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New Laws for Veterans and Service Members in 2020: NDAA

February 24, 2020

What is the National Defense Authorization Act (NDAA)?

The National Defense Authorization Act (NDAA) is an annual funding bill for the Department of Defense that sets out spending limits and policies for how its money will be spent for that year.  This year, the NDAA totaled $738 billion.  It was passed by Congress and subsequently signed into law by the President on December 20, 2019.  Within the NDAA, there are many specific laws that could have a significant effect on veterans and servicemembers in 2020.

The Widow’s Tax: Dependency and Indemnity Compensation and Survivor’s Benefit Plan Offset

One of the most important laws passed within the NDAA is referred to as the “widow’s tax.”  To understand how the widow’s tax works, you must first have knowledge of the following two VA benefits: Dependency and Indemnity Compensation (DIC) and Survivor’s Benefit Plan (SBP).

What is DIC?

DIC is a monthly benefit that VA provides to a surviving spouse or dependent child(ren) of a servicemember who either died in action or from a service-connected condition.  As of 2020, the monthly amount for DIC benefits is $1,340.14.  Unfortunately, not everyone who was married to a servicemember is entitled to DIC.  There are certain criteria that both the veteran and survivor must meet.  You can learn more in our blog: Dependency and Indemnity Compensation: What Is It, and Do I Qualify?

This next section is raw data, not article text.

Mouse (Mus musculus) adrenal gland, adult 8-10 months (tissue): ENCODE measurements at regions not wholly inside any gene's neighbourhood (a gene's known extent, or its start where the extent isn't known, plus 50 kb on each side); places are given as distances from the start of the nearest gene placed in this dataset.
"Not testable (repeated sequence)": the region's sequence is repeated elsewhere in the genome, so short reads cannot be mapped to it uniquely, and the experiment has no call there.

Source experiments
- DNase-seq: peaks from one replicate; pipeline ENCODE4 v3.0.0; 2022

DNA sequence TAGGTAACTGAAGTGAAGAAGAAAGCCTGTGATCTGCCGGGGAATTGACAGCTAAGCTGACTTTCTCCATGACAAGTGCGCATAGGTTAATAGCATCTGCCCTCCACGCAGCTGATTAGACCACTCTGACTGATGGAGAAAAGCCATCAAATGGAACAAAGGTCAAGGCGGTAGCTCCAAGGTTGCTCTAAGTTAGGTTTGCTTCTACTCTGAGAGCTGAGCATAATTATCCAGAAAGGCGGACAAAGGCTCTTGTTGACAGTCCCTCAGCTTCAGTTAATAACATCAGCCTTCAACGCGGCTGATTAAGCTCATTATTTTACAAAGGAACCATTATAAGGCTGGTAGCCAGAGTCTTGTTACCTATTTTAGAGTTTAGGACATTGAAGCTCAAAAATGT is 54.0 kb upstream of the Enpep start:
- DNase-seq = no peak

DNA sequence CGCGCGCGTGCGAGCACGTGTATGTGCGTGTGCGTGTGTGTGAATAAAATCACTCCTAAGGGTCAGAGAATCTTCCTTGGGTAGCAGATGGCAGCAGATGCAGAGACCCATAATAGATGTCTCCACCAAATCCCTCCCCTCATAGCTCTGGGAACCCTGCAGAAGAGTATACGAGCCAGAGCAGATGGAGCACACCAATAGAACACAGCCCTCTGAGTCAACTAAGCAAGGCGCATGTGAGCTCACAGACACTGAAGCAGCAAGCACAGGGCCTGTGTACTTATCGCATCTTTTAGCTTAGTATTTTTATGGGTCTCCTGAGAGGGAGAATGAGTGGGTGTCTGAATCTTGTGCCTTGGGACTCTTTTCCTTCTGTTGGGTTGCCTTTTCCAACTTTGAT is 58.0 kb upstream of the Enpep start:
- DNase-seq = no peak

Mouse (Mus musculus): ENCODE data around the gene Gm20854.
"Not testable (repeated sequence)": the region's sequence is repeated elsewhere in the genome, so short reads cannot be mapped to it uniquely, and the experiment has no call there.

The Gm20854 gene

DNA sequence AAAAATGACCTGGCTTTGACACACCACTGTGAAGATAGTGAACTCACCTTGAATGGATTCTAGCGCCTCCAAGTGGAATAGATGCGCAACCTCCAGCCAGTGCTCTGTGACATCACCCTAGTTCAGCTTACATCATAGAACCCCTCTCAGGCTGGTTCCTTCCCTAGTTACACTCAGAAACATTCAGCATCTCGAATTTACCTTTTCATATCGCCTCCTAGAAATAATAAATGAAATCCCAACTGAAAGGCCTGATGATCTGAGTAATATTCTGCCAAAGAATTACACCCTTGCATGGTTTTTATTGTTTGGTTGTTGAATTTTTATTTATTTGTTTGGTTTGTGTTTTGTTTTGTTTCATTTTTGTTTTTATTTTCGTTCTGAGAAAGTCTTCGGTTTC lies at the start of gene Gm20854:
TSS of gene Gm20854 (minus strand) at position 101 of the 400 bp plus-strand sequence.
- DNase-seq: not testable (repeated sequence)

What is SBP?

SBP is a monthly benefit that is paid to a surviving spouse of a retired veteran.  Importantly, this is a program that the veteran elects upon retiring from service.  Essentially, SBP allows a retiree to ensure, after death, a continuous lifetime annuity for their dependents.  The amount of compensation varies, but surviving dependents can be paid up to 55 percent of the retirement plan that the veteran had.

Can Survivors Receive DIC and SBP?

Importantly, surviving dependents who qualify for both programs cannot receive payments from both programs.  That inability to collect compensation from both is what is commonly referred to as the “widow’s tax.”  Basically, the two payment forms offset one another.  If a widow or a surviving dependent is receiving SBP, and at some point, they are granted DIC benefits, for every dollar of DIC, a dollar of the SBP benefit gets deducted.

This is significant because it can cost the surviving spouse or dependent up to $11,000 a year in benefits that they are no longer receiving.  It is currently estimated that nearly 65,000 individuals are experiencing this.  Legislators have introduced bills repeatedly over the last 20 years to try to remove the widow’s tax without any success.

Finally, with the passage of this year’s NDAA, the widow’s tax is set to be removed.  Although the NDAA has already been passed and signed, the rollout of this repeal is not immediate.  Instead, it is something that is going to be rolled out in different phases over the next three years.

Tracking Troops’ Blast Exposure (e.g., IED Blasts): Traumatic Brain Injuries in Service